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ECONOMIC SURVEY 2016-17 Summary Chapter 14 – From Competitive Federalism to Competitive Sub-Federalism: Cities as Dynamos


economic survey 2017


Following is the Summary of ECONOMIC SURVEY 2016-17 – Chapter 14 – From Competitive Federalism to Competitive Sub-Federalism: Cities as Dynamos


Introduction

India, urbanisation is rapidly on the rise. As recently as 1991, there were only 220 million Indians living in cities, equivalent to about one-quarter of the population.

By 2011, there were no less than 380 million, living in around 8,000 cities/towns, at least 53 of which were home to over 1 million people.

Urban Indians now form about one-third of the population – and they produce more than three-fifths of the country’s GDP.

Cities that are entrusted with responsibilities, empowered with resources, and encumbered by accountability can become effective vehicles for unleashing dynamism so that to competitive federalism India can add, and rely on, competitive sub-federalism.

Background

Contrary to perception, India’s urbanisation rate appears to have been similar to that in other countries. Countries have followed a pattern of urbanisation where the level of urbanization has increased with the per capita GDP.

Contrary to perception, India and China have had very similar trends of urbanization.

In India many of the smaller cities are unusually small. And contrary to what one might think, so are the bigger ones. There are many reasons why the large cities are unusually small.

  • One explanation might be that their infrastructure is overburdened.
  • Another is that India is land-scarce relative to most countries, discouraging migration particularly because distorted land markets render rents unaffordable.
  • By 2050, its land-to-population ratio will have declined fourfold relative to 1960, and India will be among the most land-scarce countries in the world.
  • Further mobility in India is limited by strong place-based preferences embedded in deep social networks in India.

India’s urbanisation rate should begin to converge with those in similar emerging markets, rising to 40 per cent by 2030. And much of this urban growth is likely to take place in the bigger cities. This will create opportunities – and risks.

Key Challenges

  • Urban local bodies (ULBs) face major and inextricably linked problems: poor governance capacities, large infrastructure deficits and inadequate finances.
  • ULBs face a governance challenge.
  • Cities do not have a single city government or a local self-government, leading to functional overlap.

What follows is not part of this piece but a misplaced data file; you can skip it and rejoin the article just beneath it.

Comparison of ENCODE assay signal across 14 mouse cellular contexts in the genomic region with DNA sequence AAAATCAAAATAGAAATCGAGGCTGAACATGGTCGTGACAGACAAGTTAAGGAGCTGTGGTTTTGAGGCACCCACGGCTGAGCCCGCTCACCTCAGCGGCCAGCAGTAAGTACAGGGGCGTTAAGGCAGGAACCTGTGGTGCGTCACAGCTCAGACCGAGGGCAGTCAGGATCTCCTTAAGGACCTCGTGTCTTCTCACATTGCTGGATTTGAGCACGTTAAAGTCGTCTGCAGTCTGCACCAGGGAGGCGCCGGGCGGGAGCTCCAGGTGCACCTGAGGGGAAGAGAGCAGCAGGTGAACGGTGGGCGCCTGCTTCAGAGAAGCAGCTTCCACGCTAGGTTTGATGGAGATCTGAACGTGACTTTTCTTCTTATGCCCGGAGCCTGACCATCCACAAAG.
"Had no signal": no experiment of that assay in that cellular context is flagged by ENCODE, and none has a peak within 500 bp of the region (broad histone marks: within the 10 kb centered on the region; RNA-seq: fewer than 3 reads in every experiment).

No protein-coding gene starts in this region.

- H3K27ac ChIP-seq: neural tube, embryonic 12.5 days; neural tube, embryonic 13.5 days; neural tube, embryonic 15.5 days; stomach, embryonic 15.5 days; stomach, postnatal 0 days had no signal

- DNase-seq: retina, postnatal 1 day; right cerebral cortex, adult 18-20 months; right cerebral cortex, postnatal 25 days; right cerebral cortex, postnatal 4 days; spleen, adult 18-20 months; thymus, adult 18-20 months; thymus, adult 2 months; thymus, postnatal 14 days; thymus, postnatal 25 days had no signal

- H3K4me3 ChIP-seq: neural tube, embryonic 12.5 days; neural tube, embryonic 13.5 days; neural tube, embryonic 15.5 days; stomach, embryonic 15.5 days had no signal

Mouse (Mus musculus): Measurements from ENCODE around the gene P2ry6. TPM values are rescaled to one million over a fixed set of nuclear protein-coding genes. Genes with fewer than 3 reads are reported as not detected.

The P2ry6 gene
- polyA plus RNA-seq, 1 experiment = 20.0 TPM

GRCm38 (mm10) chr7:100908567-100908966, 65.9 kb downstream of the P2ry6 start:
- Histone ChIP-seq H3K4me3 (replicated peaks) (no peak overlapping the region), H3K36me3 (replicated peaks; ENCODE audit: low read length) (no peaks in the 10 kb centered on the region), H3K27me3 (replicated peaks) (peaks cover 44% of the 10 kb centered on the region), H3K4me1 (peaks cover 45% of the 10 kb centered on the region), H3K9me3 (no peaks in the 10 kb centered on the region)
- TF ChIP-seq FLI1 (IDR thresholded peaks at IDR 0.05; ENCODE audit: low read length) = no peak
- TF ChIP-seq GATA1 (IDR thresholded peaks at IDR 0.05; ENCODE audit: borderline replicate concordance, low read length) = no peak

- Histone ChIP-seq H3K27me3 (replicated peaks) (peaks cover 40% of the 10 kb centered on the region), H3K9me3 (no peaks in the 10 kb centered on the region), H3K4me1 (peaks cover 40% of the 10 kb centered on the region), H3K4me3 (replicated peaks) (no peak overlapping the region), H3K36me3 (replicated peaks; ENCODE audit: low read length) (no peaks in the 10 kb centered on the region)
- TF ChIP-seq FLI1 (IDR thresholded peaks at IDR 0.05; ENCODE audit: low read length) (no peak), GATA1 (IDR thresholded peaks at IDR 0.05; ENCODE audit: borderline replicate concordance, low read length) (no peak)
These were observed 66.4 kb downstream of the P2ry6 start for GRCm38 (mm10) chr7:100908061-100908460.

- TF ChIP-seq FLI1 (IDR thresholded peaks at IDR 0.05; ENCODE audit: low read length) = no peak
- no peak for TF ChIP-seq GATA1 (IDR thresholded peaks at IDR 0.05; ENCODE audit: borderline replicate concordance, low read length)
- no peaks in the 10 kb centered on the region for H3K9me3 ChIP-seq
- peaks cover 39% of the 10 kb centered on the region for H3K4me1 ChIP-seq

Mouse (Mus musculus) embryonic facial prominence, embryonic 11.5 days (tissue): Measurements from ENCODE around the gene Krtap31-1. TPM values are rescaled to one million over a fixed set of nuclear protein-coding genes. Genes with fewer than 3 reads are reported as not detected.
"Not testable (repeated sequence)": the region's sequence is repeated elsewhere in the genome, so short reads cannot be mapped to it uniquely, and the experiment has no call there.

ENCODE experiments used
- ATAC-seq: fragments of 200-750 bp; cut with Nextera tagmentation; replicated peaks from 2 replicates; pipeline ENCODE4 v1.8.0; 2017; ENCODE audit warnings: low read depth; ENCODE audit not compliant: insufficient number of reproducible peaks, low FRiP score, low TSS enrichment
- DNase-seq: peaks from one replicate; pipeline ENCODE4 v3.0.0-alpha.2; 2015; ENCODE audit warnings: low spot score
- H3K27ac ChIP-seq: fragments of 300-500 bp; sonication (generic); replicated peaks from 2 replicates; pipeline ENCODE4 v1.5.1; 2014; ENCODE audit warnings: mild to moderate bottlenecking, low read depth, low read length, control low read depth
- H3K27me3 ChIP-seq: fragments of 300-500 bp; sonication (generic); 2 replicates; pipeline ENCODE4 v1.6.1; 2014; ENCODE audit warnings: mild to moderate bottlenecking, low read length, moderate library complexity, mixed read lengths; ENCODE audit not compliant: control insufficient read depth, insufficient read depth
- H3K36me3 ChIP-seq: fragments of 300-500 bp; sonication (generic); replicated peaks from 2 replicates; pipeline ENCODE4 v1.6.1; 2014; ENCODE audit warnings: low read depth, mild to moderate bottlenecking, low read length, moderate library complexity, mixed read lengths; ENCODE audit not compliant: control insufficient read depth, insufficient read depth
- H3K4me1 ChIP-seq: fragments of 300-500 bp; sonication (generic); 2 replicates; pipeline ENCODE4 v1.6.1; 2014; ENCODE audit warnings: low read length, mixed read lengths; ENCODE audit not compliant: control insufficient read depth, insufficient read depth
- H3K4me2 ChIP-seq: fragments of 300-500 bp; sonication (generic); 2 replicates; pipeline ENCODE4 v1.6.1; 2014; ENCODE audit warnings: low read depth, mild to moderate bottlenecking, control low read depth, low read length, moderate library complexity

• There is a significant fragmentation of responsibilities and service delivery across a gamut of institutions
  • The second challenge is the infrastructure deficit.
  • Addressing this infrastructure deficit will require resources, some of which could come from the Centre and the states.
  • The Fourteenth Finance Commission (FFC) has recommended a grant of around $ 87,000 crore to the municipalities for the period 2015-20, but raising sufficient resources has not proved easy.
  • The 74th Constitutional Amendment Act of 1992 leaves it to the discretion of state legislatures to devolve finances so that ULBs can fulfil these functions.
  • ULBs by and large have not been able to levy adequate user charges to cover even the operation and maintenance costs.
  • Issuing municipal bonds has been challenging owing to the poor state of ULB finances and governance.
  • As a result of these challenges, cities face grave difficulties in securing sufficient revenues.

Lessons from Across India

According to the data provided by Janaagraha Centre for Citizenship and Democracy, Bengaluru, and the 2011 Census, we can now examine the links between service delivery and fiscal strength, with the latter measured in four different ways.

Greater service delivery is correlated with more:

  1. Staffing
  2. Capital expenditure per capita
  3. Resources
  4. Own revenue

The correlation is especially strong with staffing and expenditures. A clear conclusion is that more resources seem to be associated with better outcomes.

In contrast, it is difficult to find a relationship between service delivery and governance.

  • On the other hand there is actually a negative relationship between having a directly elected Mayor and the availability of services.
  • There also does not seem to be a strong correlation between mayoral tenure and outcomes.